“Clearly remember some experts and talking heads putting up the big zero,” Curry said, then holding up a hollowed fist to one eye, looking through it as if it were a telescope.
“How many championships we would have going forward because of everything we went through.”
Yep, Kendrick Perkins and Domonique Foxworth each predicted the Warriors wouldn’t win a single title over the course of the four-year extension Curry had just signed. The Warriors won the NBA title and guess what? Curry gets to gloat.
The funny part to me was the people who felt Perkins or Foxworth should be mad or embarrassed. Why? Because they were wrong?
That’s part of the game. If you’re a host or analyst who is never wrong in a prediction, it’s more likely that you’re excruciatingly boring than exceedingly smart. Being wrong is not necessarily fun, but it’s not a bad thing in this business.
You shouldn’t try to be wrong, but you shouldn’t be afraid of it, either. And if you are wrong, own it. Hold your L as I’ve heard the kids say. Don’t try to minimize it or explain it or try to point out how many other people are wrong, too. Do what Kendrick Perkins did on Get Up the day after the Warriors won the title.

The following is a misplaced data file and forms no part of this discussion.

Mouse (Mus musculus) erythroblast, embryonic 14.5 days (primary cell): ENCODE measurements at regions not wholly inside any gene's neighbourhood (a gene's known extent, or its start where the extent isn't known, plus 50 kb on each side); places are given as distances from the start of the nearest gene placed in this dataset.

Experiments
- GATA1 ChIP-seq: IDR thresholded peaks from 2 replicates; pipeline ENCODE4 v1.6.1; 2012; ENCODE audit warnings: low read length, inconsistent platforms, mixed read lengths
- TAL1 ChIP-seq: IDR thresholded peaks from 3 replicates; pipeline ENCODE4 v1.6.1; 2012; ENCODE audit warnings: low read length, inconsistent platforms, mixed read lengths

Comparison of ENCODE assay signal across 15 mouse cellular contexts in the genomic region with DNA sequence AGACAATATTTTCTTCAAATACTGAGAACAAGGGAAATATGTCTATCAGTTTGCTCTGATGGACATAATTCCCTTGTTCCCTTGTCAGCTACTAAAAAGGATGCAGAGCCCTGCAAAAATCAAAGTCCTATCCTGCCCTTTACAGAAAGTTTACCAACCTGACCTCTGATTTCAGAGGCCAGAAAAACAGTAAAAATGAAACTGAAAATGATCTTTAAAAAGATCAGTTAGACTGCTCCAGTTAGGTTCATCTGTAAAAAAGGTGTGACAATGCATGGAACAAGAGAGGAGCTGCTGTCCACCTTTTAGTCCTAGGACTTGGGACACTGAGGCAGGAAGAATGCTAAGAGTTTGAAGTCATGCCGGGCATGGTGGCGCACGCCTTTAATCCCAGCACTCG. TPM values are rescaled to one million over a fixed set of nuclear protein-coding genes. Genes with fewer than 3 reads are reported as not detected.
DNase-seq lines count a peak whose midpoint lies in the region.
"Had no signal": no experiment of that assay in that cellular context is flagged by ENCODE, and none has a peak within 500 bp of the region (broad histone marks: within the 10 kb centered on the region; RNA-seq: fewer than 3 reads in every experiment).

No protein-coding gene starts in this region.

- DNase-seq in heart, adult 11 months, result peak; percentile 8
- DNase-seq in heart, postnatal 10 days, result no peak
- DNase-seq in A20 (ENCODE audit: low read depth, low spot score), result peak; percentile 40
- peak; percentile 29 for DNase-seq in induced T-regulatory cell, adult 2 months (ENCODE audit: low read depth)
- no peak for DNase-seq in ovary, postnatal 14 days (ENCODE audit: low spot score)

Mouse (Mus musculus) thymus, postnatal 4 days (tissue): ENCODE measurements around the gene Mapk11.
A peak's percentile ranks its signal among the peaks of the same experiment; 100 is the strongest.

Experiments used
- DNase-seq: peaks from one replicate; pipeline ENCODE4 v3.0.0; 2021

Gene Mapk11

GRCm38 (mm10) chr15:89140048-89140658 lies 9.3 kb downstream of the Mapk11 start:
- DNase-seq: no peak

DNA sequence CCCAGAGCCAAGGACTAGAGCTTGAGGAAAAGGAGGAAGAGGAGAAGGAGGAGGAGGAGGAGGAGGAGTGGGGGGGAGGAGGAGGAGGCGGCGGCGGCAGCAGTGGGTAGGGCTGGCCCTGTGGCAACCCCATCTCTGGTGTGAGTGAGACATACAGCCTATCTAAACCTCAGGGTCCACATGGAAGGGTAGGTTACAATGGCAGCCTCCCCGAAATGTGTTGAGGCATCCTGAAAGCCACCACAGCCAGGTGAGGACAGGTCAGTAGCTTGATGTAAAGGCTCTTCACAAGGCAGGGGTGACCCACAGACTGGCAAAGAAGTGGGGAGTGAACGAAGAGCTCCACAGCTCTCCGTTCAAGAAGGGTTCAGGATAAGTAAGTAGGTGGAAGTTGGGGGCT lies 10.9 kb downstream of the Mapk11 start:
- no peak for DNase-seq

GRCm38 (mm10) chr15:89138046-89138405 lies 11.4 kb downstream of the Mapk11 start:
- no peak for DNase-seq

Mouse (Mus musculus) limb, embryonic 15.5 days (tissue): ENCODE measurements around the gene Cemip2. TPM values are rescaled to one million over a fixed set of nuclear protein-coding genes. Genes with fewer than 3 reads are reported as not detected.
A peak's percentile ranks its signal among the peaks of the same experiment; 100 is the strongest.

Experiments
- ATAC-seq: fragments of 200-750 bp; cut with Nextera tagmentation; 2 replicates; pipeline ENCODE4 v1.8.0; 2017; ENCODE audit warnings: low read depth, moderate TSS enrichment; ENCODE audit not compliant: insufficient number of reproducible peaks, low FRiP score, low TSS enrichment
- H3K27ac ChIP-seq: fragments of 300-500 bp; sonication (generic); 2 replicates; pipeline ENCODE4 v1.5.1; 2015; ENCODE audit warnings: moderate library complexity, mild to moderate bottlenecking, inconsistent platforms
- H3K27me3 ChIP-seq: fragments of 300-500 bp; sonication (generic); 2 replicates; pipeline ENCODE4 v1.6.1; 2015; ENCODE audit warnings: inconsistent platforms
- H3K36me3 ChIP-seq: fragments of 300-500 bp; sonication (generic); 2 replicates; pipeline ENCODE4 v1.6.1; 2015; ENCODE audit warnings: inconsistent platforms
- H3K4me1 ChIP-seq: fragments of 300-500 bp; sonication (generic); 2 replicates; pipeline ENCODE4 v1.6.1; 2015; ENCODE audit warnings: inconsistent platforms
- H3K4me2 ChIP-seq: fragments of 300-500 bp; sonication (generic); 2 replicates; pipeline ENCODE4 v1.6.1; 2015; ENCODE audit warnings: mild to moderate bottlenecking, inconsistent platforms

“When they go on to win it, guess what?” He said, sitting next to Mike Greenberg. “You have to eat that.”
Do not do what Perkins did later that morning on First Take.
Perkins: “I come on here and it’s cool, right? Y’all can pull up Perk receipts and things to that nature. And then you give other people a pass like J-Will.”
Jason Williams: “I don’t get passes on this show.”
Perkins: “You had to, you had a receipt, too, because me and you both picked the Memphis Grizzlies to beat the Golden State Warriors, but I’m OK with that. I’m OK with that. Go ahead Stephen A. I know you’re about to have fun and do your thing. Go ahead.”